The NSC project’s Operational Requirements Document and Acquisition Program Baseline include a key performance parameter of 12 hours of unmanned flight time. “Unmanned flight really cuts to the heart of the issue,” Vajda said. “It is imperative that we provide air surveillance, but it should be accomplished at minimal impact on the (NSC) crew. That is impossible to do with a manned aircraft.”
The sUAS also can be flown in conjunction with manned helicopter flights, Vajda said. “You can dismantle it and get it into the hangar in around 15 minutes, to make room for the helicopter. In a real emergency situation, you could push it over the side. That is one of the benefits of it being unmanned, you are never putting personnel at risk.”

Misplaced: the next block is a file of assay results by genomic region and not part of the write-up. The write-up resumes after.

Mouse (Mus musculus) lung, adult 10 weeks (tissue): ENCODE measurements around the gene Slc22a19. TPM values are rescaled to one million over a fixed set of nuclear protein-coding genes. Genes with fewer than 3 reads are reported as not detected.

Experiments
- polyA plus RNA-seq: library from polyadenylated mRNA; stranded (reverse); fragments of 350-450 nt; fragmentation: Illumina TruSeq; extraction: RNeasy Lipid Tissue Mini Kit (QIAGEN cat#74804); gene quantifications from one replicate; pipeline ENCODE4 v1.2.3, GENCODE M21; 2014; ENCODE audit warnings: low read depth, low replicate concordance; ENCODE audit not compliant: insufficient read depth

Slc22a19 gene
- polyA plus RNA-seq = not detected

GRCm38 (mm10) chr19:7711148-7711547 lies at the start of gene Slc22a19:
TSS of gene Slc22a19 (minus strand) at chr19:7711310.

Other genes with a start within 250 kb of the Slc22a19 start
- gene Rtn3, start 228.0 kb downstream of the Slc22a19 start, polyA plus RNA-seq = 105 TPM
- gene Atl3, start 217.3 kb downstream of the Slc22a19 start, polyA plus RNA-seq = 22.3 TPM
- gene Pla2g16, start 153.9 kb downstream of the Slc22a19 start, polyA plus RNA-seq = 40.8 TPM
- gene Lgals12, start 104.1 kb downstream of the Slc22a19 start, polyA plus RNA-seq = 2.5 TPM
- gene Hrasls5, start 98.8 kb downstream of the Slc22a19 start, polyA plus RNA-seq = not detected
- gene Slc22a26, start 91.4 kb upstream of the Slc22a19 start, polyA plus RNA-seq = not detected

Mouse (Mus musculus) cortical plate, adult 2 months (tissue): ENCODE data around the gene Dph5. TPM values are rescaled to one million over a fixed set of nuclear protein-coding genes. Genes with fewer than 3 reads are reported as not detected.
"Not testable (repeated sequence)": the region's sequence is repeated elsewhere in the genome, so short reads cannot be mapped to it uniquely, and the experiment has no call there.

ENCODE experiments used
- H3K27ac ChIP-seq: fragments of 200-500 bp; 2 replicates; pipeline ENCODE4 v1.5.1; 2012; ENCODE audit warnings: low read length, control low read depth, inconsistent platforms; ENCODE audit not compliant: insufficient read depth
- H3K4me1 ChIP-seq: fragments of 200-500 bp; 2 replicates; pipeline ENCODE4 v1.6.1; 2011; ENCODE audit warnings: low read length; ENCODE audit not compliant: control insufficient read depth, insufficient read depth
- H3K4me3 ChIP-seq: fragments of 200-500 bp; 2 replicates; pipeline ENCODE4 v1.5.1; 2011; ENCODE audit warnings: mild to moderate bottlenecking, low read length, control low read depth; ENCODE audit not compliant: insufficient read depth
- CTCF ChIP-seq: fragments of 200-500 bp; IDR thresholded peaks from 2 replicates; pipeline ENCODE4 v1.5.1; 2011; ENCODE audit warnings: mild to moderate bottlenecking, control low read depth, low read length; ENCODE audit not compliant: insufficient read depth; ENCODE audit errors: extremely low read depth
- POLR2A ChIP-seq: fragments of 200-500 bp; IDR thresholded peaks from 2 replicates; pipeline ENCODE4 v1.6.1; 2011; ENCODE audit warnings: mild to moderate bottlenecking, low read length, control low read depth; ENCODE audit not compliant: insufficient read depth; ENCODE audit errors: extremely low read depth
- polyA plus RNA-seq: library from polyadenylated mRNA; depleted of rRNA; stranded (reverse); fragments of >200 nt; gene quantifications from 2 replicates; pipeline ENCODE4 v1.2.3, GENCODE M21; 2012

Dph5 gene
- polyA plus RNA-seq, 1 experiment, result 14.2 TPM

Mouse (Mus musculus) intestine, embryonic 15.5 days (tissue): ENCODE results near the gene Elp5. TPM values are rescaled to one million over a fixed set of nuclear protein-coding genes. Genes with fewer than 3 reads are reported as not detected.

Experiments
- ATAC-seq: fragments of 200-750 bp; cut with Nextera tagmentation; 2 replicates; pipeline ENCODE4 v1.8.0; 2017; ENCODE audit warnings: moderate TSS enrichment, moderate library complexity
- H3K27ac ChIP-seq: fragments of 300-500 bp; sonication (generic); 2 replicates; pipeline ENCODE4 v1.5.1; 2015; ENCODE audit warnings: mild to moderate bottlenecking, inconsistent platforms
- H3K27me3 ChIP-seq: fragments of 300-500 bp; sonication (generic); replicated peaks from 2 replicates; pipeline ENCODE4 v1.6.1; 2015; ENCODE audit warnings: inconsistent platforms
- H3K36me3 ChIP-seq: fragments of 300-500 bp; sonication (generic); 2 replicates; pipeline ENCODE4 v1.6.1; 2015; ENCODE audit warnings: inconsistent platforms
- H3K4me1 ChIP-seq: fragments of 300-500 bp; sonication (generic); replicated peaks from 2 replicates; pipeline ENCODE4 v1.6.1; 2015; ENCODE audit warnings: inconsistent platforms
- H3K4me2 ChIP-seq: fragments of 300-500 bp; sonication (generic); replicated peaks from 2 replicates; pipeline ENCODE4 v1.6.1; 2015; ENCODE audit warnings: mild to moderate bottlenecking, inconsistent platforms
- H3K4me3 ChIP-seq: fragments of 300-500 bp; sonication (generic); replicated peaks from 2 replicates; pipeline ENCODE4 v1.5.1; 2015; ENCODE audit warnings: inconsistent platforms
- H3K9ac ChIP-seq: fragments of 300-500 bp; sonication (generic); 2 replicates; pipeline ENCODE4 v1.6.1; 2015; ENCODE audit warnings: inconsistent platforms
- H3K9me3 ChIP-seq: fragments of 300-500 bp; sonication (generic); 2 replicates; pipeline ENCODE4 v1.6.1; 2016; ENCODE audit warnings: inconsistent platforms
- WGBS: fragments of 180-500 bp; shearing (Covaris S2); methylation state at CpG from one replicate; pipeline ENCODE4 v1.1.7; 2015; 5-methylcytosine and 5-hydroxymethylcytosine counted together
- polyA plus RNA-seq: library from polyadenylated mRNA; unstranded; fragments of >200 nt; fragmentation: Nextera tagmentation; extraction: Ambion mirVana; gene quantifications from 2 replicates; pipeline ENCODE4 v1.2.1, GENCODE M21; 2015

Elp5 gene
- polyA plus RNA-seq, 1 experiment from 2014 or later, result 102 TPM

The first milestone of the sUAS for the NSC project was reached Aug. 27, 2013, when it was designated a non-major acquisition and moved to the analyze-and-select phase, said Steve Kellogg, UAS project manager. The next milestone will come when alternatives are identified and the Acquisition Directorate moves to acquire an initial system for testing, he said.
The sUAS will address the NSC’s immediate need for a persistent airborne surveillance capability, said Vajda. The sUAS will support all missions, including search and rescue, defense readiness, drug interdiction and other law enforcement, migrant interdiction and marine environmental protection.